ODOT budget bill contains potential veto targets
Lawsuit looms over use of proceeds from fuel tax
Both Republican-controlled houses of the Ohio General Assembly voted unanimously Wednesday to adopt a $7.8 billion, two-year budget for the Ohio Department of Transportation, but a pair of provisions in the bill could be killed by line-item vetos when Democratic Governor Ted Strickland sits down to sign the measure later this week.
In addition, the elimination from the final version of the bill of a proposal to earmark the proceeds of the state's new Commercial Activity Tax on motor fuels for highway construction appears likely to provoke a legal challenge.
Ohio's Constitution gives the governor the authority to veto any single provision in an appropriations bill and a spokesman for Strickland said two provisions in the ODOT budget bill (House Bill 67) are in the crosshairs.
The first provison requires ODOT to build those highway projects designated as Tier I projects by the Transportation Review Advisory Council on December 20, 2006, and prohibits the department from undertaking any other major projects until those Tier I projects are under construction.
Republicans on a House-Senate conference committee that produced the final bill said this provision was necessary to ensure that local communities that have planned and lined up funding for their share of these Tier I projects will not suddenly see their projects postponed by changing priorities.
Other legislators warned that tying the department's hands would eliminate the flexibility inherent in the TRAC process and could lead to other "unintended consequences."
The second provision, which also was inserted in conference committee on Tuesday, proposes to repeal the governor's authority to increase the rate of the new Commercial Activity Tax (CAT).
When the tax was enacted in 2005, the initial rate was set at 0.26%, with the proviso that the administration could adjust the rate if revenues from the gross receipts tax came in 10% above or below estimates.
Republicans on the conference committee contended that since the administration's projections are that CAT revenues will exceed projections through 2010, the governor does not need the authority to increase the rate.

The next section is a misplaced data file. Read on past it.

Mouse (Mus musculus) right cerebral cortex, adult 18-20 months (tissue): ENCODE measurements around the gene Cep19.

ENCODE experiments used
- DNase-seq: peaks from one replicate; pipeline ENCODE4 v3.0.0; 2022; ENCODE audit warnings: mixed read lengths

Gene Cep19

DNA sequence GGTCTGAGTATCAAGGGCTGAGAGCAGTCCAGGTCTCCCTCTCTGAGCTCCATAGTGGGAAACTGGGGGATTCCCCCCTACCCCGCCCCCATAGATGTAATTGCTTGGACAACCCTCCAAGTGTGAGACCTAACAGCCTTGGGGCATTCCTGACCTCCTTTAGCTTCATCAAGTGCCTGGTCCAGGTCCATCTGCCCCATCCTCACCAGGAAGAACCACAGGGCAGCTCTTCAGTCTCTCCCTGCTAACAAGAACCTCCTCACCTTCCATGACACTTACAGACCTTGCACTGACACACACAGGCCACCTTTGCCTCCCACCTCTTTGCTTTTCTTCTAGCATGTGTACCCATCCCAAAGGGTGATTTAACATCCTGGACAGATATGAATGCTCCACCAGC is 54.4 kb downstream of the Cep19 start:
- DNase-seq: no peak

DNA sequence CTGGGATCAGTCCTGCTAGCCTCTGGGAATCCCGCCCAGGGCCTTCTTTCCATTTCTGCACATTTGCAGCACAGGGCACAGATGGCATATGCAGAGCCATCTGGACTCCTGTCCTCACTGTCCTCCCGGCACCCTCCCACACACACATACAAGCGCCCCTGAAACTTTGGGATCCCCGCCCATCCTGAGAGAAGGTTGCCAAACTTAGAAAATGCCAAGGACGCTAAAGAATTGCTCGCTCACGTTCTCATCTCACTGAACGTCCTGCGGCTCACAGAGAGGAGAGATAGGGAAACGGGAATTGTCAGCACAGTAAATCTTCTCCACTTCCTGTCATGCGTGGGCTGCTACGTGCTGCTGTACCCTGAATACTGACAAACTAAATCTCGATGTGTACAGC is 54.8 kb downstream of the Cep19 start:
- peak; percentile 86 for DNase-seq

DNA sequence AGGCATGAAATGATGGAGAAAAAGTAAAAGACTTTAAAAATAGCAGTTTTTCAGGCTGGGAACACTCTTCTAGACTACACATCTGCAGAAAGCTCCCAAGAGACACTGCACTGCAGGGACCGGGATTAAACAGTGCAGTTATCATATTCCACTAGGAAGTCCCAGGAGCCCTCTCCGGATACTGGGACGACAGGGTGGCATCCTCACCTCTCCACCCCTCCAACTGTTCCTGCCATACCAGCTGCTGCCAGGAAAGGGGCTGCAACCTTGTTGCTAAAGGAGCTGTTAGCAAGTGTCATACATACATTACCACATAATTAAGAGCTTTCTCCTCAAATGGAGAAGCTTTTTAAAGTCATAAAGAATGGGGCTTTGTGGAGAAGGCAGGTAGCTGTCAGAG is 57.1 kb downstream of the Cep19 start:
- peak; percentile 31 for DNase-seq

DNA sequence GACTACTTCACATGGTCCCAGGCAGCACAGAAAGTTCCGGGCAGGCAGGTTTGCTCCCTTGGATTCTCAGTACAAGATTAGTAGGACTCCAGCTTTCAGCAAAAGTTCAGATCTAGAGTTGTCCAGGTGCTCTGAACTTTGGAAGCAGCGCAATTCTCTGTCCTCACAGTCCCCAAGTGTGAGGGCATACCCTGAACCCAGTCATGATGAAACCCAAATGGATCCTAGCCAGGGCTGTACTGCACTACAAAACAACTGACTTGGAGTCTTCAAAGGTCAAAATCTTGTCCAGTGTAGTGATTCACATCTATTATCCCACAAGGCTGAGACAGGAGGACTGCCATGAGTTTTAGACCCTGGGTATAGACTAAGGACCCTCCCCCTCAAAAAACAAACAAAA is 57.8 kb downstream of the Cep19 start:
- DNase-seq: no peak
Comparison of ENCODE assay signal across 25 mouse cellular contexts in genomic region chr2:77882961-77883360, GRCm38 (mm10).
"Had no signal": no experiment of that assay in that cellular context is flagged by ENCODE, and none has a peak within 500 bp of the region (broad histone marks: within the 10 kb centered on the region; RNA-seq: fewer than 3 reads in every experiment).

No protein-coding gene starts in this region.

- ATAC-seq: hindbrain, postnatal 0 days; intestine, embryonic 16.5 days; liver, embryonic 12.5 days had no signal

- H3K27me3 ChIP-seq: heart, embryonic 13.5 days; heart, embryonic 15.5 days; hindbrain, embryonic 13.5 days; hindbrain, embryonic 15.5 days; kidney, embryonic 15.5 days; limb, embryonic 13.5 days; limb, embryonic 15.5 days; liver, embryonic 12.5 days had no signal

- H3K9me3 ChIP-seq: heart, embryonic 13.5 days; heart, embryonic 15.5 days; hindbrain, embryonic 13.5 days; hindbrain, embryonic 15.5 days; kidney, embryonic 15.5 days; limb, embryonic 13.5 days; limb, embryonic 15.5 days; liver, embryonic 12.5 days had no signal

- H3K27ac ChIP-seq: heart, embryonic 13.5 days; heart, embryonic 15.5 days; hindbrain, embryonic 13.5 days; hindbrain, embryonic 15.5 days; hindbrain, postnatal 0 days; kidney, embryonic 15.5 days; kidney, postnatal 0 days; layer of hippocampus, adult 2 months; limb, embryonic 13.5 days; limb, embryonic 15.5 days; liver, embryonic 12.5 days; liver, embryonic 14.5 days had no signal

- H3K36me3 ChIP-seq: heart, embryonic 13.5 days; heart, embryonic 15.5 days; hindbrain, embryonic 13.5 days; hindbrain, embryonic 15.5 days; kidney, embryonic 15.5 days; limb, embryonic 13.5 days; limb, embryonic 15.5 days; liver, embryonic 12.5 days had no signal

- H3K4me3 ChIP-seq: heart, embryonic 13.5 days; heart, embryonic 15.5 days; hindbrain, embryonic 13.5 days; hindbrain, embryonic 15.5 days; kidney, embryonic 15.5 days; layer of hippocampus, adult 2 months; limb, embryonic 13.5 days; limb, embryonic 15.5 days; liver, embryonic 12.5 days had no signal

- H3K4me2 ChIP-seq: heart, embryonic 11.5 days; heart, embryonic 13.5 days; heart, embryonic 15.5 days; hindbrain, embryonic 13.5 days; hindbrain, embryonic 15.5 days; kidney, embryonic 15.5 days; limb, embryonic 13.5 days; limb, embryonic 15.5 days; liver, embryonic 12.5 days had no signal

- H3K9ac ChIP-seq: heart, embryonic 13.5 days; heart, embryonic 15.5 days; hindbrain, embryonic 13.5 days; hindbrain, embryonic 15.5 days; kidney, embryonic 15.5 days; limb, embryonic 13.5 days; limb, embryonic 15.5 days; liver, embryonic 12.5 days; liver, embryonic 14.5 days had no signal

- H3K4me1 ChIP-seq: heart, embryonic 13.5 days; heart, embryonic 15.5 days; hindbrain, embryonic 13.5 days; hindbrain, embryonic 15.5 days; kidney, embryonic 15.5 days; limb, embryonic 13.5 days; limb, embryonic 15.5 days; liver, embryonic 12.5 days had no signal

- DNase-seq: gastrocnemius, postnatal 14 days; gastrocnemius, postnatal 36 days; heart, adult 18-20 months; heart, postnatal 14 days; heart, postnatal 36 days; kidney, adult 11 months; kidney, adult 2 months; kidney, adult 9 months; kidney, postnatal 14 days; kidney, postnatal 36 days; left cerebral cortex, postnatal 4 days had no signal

Missing from the final version of the bill passed Wednesday was a provison adopted in the House of Representatives that would have given ODOT the proceeds from collection of the CAT on motor fuels beginning July 1.
Petroleum products were exempted from the CAT when it was created two years ago. Lifting that exemption is expected to generate nearly $200 million in revenue over the next two years, revenue that Strickland is counting on to help balance his General Revenue Fund budget.
The state Constitution provides that, "No moneys derived from fees, excises, or license taxes relating to registration, operation, or use of vehicles on public highways, or to fuels used for propelling such vehicles, shall be expended for other than costs of administering such laws, statutory refunds and adjustments provided therein, payment of highway obligations, costs for construction, reconstruction, maintenance and repair of public highways and bridges and other statutory highway purposes . . . . "
At least one construction industry organization has already vowed to file a lawsuit challenging the administration's plan to divert the CAT tax proceeds on motor fuels to the General Revenue Fund. By law, such a lawsuit must be filed during the month of July 2007.
Other notable provisions contained in the ODOT budget bill include:
- Creation of the position of Inspector General within ODOT to investigate "wrongful acts or omissions" committed by department personnel.
- Reduction in the motor fuel "shrinkage allowance" enjoyed by petroleum wholesales and retailers, with the $30 million in proceeds going to fill a hole in the budget of the Ohio Highway Patrol. A task force was appointed to study ways of financing the patrol's long-term operations from sources other than the state's gasoline tax.
- Creation of an Ohio Transportation Task Force to study "the state's ability to provide for the safe and efficient movement of freight within this state during the next two decades," including the state's policies on transportation infrastructure
development, funding, and investment.
In order to take effect on July 1, the start of the state's new fiscal year, the budget bill must be signed into law no later than March 31.